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Common Fair Credit Reporting Act Violations

Fair Credit Reporting Act

Your credit reports maintain a far-reaching influence over many different aspects of your life. The condition of your credit may help determine where you live, how much you pay for housing, your ability to qualify for an auto loan, your insurance premiums, and even your career. Law makers understand the significance of your credit too. As a result the Fair Credit Reporting Act (FCRA) was crafted to help protect you from unfair credit reporting practices.

Many consumers, especially those who are facing credit problems, would love for credit reports and scores to simply disappear altogether. Unfortunately for those who feel this way, credit is and will continue to be heavily relied upon by a wide variety of industries to assist in their credit granting decisions. Yet although credit is so widely used creditors and the credit reporting agencies (CRAs) are not simply allowed to act as they deem fit whenever it comes credit reporting. The FCRA has strict regulations which govern how creditors and the CRAs are allowed to behave.

The FCRA contains a detailed list which tells creditors and the CRAs what they are and are not allowed to do with your information. Of course the truth is that sometimes, quite often actually, the law gets broken and your rights are violated. Here are some of the most common FCRA violations which occur and some tips on what you can do if your personal rights are ignored.

Reporting Information Which Should Be Purged

Most items on your credit reports have an expiration date. This means that the majority of negative information is not simply allowed to remain on your credit reports forever. Instead the FCRA dictates how long information is allowed to remain on your credit reports.

The exact deadline for deletion varies from item to item, but in most cases derogatory information will be required to be purged from your credit reports after a period of either 7 or 10 years. For example, collection accounts must be purged from your credit reports after 7 years from the date of default on the original account.

Unfortunately for consumers, sometimes creditors and collection agencies violate the FCRA by illegally changing the “purge from” date on an account which is being reported to the CRAs. This action is known in the credit industry as “re-aging.” Re-aging an account causes it to look newer than it actually is and, by extension, potentially harms a consumer’s credit scores to a greater degree and certainly for a longer period of time than is legally allowed. Re-aging is absolutely a violation of the FCRA.

Failing to Correct Incorrect Information

Mistakes on credit reports happen quite often. According to the Federal Trade Commission there are over 40 million mistakes present on the credit reports of US consumers. When errors and incorrect data appear on your credit reports the FCRA gives you the right to dispute those items and to expect a “reasonable investigation” to be performed. Yet sometimes even when you do everything that you are supposed to do to give a creditor and the CRAs the chance to correct credit reporting errors your dispute may be unsuccessful.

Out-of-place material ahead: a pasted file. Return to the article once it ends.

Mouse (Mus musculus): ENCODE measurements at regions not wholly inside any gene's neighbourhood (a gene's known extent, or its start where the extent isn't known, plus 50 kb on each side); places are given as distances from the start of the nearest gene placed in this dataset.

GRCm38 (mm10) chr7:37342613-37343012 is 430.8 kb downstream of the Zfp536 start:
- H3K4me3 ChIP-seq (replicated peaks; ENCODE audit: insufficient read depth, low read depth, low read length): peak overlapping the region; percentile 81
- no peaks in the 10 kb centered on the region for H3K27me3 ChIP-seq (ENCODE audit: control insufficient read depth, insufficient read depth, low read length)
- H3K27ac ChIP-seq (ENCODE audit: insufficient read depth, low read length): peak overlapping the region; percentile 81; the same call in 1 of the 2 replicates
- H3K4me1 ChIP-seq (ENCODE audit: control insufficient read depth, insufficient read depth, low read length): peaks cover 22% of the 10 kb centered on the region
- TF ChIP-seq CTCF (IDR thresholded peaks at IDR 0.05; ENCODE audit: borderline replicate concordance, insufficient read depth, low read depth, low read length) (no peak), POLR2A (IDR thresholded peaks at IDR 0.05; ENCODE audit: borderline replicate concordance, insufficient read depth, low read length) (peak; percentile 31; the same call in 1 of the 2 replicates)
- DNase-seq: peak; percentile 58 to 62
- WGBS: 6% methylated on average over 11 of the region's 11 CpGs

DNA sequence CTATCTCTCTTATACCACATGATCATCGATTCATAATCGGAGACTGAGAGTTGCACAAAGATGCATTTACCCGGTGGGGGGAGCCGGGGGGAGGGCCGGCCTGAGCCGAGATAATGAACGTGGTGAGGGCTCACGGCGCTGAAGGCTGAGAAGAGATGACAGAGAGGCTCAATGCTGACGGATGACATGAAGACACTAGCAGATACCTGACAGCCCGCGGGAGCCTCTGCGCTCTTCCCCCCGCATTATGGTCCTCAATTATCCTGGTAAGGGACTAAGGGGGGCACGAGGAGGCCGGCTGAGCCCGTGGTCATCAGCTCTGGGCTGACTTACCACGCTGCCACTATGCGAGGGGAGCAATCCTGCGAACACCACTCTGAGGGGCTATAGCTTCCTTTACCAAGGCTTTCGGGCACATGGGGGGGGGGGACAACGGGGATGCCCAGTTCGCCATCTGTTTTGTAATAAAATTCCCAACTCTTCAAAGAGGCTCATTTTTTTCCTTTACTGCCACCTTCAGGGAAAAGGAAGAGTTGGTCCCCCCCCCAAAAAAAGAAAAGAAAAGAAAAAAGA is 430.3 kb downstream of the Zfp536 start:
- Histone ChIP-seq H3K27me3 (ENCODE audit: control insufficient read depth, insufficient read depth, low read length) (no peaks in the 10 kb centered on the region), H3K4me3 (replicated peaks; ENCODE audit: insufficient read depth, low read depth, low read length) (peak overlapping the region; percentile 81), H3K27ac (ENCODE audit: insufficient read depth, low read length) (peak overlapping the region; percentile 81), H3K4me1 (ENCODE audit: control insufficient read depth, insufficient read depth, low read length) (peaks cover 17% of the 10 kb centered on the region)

Disputing an error does not guarantee that it will be corrected or deleted from your credit reports. If a lender reports incorrect information to the CRAs and fails to correct that incorrect information when you dispute it the failure to correct the error is itself a violation of the FCRA.

Mixed Credit Files

Sometimes the CRAs mess up and will mix the files of 2 different consumers together. For example, a father and son who have similar names (think senior and junior) are common victims of this error. Yet because mixed files occur not due to incorrect data being reported by a creditor but instead due to a mistake made by a CRA itself this particular error can sometimes be more challenging to see corrected. If you dispute mixed file data with a CRA and the CRA fails to correct (aka “un-mix”) your report then that failure to correct could certainly be considered a violation of the FCRA.

What You Can Do When You Think Your Rights Have Been Violated

When errors on credit reports occur you always have the right to try to dispute and correct them on your own. However, many consumers wisely choose to hire a professional credit expert to assist them with the process of correcting erroneous credit information. If you suspect your rights under the FCRA may have been violated give us a call at 800-411-3050. We would love to help reinforce the rights you have already been given.

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